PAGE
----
1. This appeal arises out of certain execution proceedings. It appears that one Jahangir obtained a decree against Nathu and Dalip on the 2nd of June 1913. The respondents Ram Sarup and Jai Dayal are subsequent purchasers of a part of the mortgaged property in execution of a simple money degree. On the 11th of December 1914 the decree-holder got an absolute decree for sale. After this Jahangir, the original decree-holder, sold the decree to Baldeo Singh, the present decree-bolder, appellant. On the 15th of July 1916 Baldeo Singh appellant applied for execution of his decree. On the 11th of August 1916 Bam Sarup and Jai Dayal, the auction-purchasers aforesaid, brought a suit for a declaration that the property purchased by them was not saleable and in the alternative that in any event they were entitled to a prior charge of nearly Rs. 2,000. The fact of the institution of this suit was brought to the notice of the Execution Court, and the Execution Court thereupon fixed a certain date by which the decree-holder was directed to produce a copy of the judgment in that Court before the proceedings could be transferred to the Collector. This not having been done, the Judge of the Executing Court dismissed the application. The present application for execution was put in on the 13th of September 1919, that is, more than three years after the previous application. The Judge of the First Court allowed the objection and the lower Appellate Court has confirmed the order holding that the present application for execution is time-barred.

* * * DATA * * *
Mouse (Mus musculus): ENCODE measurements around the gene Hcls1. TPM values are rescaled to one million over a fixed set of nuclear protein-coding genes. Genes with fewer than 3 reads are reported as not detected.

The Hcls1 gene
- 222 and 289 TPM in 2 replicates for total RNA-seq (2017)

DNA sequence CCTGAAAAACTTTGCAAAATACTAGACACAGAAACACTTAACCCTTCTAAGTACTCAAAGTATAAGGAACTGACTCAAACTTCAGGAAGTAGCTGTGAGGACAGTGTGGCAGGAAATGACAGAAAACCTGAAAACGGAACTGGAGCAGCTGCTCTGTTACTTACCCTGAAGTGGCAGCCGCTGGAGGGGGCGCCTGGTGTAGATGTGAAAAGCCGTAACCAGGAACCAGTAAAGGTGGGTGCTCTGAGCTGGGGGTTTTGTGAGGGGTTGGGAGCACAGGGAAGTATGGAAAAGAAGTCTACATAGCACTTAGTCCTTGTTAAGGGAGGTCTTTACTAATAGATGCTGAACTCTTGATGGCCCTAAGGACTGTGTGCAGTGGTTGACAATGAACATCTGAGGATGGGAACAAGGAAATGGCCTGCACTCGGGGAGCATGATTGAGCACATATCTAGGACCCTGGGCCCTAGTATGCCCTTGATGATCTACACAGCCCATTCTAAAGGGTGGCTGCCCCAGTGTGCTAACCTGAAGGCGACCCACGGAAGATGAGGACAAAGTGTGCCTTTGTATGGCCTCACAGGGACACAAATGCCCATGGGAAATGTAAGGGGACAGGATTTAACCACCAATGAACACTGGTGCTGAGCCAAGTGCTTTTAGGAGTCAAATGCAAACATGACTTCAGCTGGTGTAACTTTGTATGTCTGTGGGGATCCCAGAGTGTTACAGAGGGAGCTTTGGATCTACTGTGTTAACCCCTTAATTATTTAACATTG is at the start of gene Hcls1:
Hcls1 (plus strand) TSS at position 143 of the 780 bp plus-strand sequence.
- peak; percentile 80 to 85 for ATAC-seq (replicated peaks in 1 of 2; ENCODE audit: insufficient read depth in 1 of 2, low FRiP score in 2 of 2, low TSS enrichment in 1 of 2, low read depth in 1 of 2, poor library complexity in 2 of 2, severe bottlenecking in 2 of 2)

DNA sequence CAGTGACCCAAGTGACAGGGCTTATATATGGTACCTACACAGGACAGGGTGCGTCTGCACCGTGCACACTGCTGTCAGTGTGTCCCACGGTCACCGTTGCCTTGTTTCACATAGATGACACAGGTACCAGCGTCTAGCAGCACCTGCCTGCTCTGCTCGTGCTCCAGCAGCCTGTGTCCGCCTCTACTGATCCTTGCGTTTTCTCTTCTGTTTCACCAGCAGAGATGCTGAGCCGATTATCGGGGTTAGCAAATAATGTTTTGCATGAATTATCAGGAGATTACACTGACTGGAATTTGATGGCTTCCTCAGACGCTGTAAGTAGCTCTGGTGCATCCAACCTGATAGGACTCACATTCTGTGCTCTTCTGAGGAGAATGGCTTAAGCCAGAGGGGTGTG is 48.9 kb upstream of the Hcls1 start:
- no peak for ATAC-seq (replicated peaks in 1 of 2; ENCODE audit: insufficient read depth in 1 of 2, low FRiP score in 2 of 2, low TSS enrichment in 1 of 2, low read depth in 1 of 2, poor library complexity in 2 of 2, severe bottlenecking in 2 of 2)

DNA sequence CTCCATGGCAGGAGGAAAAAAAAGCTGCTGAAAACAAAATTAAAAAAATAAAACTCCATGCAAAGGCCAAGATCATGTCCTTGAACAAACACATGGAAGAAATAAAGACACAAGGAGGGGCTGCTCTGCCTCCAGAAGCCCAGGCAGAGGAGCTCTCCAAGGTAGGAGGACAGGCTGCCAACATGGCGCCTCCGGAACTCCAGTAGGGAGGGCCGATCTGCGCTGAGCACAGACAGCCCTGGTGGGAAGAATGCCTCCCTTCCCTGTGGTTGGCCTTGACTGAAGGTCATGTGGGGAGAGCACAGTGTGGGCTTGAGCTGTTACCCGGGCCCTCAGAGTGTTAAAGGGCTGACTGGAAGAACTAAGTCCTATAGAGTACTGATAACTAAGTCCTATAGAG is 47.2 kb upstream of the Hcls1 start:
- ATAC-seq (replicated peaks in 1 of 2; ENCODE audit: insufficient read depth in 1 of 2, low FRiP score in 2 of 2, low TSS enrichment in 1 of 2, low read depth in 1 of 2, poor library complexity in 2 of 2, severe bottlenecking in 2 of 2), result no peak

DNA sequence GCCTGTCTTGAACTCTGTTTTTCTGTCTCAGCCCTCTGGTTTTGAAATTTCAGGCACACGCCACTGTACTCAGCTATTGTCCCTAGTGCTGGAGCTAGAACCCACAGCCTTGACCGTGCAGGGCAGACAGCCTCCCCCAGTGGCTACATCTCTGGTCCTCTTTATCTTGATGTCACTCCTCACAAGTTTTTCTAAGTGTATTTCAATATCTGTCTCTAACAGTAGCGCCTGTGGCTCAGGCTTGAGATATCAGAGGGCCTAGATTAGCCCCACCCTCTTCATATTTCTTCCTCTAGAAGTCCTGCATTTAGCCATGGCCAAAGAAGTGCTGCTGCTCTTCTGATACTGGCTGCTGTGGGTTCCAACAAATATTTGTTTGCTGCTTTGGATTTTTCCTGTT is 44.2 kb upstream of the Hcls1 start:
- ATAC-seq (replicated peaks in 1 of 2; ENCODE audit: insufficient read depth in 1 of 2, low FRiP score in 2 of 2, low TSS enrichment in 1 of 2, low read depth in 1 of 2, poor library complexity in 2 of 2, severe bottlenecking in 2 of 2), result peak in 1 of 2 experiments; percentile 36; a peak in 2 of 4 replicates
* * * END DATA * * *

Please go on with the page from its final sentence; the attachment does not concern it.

2. The first contention on behalf of the appellant is that the order of the Court stopping the transmission of the decree to the Court of the Collector till a copy of the judgment in the newly instituted suit had been filed, amounted to a stay of execution. The only meaning which we can attach to this order is that the Court told the decree holder that it would not send the record to the Court of the Collector until a copy of the order in that suit was filed; in other words, the Court refused to execute the decree. This is supported by the fact that when a copy of such an order was not produced, the application for execution was dismissed. The compliance of this order of the Court, namely, the production of a copy of the judgment in that suit became possible to the decree-holder only on or after the 18th of July 1917, when that suit was decided and if we exclude the period from 11th of August 1916 to the 18th of July 1917t the period for which the suit was pending; in the first Court, the present application is within time. There it another aspect of the case from which also this application would be within time. The suit, as we have stated above, was for two reliefs, (1) that the property was not saleable, and (2) the alternative relief was that the property was subject to a prior encumbrance. On the 18th of July 1917 the Court gave the then plaintiffs the second relief claimed by them, namely, that they could put up their prior charge of nearly Rs. 2,000 as a shield against any person who got the property in execution. In order to remove this difficulty in the way of the execution of his decree unconditionally the decree-holder appealed successfully. The decree of the 19th of March 1918 would go to show that this appeal must have been filed within three years of the present application for execution, and this must be considered to have been a step-in-aid of execution as by it the decree-holder wanted to remove certain difficulties which stood in the way of his getting the full benefit of his decree. From this view also the present application is within time. We are, therefore, of opinion that the order of the Court below dismissing the application for execution as being barred by time should be set aside. We accordingly set aside the order and direct the Court of first instance to re-admit the application to its original number and proceed to hear and determine the same according to law. The decree-holder will have his costs in all Courts.